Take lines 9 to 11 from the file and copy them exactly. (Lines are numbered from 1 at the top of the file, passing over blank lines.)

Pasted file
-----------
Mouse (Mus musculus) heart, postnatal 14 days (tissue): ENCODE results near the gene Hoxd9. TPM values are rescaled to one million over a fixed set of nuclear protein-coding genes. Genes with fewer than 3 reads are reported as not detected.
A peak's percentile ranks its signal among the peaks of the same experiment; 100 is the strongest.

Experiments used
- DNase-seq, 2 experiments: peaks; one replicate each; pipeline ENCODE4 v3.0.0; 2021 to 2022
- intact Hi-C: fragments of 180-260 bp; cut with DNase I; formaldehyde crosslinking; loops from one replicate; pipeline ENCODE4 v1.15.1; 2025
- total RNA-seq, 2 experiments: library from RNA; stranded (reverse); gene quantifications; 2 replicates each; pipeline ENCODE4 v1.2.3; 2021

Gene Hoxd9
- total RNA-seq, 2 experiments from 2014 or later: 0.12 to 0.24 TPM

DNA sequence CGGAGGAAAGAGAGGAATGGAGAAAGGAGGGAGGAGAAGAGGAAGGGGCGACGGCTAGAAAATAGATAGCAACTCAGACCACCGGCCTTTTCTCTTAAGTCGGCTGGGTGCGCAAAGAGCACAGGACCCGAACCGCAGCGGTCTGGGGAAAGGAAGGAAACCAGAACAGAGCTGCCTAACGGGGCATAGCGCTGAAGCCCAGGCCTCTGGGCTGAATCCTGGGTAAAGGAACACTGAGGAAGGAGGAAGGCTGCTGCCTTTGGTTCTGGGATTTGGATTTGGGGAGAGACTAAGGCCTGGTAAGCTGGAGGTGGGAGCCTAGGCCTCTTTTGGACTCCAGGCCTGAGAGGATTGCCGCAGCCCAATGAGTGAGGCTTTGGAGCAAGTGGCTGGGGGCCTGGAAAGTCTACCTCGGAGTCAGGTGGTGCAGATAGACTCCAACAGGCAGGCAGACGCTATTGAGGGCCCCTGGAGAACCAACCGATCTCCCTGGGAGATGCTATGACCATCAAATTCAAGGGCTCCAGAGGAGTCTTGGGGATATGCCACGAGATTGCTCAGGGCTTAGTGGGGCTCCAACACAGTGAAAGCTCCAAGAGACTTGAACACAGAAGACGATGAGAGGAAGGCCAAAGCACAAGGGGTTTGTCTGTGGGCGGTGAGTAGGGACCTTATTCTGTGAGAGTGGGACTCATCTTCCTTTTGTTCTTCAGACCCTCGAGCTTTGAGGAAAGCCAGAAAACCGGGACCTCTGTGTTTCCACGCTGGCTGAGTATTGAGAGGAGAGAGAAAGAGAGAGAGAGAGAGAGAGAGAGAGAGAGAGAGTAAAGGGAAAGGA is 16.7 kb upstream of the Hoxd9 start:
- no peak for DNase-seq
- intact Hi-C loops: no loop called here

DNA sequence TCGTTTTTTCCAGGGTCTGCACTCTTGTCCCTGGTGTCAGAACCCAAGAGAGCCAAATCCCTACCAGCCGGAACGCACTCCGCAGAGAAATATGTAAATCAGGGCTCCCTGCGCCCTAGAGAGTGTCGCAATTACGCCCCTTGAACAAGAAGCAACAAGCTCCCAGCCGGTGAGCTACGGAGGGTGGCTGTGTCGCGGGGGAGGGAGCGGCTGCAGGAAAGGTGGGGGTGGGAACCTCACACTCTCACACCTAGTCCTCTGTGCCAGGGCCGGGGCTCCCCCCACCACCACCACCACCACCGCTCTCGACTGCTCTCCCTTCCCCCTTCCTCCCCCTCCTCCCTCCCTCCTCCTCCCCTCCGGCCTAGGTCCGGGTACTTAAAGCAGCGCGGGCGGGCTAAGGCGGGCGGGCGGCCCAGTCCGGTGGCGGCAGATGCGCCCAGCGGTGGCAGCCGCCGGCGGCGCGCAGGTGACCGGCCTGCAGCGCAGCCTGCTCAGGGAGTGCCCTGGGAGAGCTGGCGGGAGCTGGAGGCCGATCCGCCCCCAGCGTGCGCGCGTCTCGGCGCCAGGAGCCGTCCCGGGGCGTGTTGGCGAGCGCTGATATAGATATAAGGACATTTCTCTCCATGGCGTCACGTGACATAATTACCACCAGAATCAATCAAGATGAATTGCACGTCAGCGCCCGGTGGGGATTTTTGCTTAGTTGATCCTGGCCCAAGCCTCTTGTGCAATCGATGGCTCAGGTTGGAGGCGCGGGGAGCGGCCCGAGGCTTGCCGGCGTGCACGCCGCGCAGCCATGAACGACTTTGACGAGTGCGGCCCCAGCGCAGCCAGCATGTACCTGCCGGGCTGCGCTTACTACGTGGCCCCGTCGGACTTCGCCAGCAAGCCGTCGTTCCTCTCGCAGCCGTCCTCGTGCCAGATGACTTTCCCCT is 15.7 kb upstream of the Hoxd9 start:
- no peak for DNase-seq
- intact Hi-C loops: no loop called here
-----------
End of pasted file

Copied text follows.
DNA sequence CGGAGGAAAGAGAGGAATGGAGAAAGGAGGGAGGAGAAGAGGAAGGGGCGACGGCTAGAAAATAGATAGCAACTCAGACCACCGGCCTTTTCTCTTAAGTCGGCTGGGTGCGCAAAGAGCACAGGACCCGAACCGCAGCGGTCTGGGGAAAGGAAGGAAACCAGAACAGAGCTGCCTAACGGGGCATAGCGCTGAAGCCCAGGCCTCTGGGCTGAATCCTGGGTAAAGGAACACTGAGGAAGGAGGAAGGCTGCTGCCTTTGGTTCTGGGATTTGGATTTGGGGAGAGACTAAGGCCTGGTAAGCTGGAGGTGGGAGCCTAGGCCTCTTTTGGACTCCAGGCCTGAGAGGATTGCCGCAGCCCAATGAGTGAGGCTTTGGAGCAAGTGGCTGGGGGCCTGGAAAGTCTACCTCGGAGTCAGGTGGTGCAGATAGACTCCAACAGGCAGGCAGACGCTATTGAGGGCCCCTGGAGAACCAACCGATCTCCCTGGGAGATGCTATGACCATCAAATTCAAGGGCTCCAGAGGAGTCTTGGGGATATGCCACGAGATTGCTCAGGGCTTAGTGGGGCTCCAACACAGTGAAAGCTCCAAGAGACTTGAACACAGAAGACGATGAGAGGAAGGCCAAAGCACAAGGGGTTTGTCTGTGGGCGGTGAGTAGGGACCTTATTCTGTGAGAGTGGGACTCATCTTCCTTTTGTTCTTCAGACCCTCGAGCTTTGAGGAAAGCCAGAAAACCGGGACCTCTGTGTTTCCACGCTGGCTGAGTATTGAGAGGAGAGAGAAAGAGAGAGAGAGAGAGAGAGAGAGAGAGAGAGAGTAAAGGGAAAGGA is 16.7 kb upstream of the Hoxd9 start:
- no peak for DNase-seq
- intact Hi-C loops: no loop called here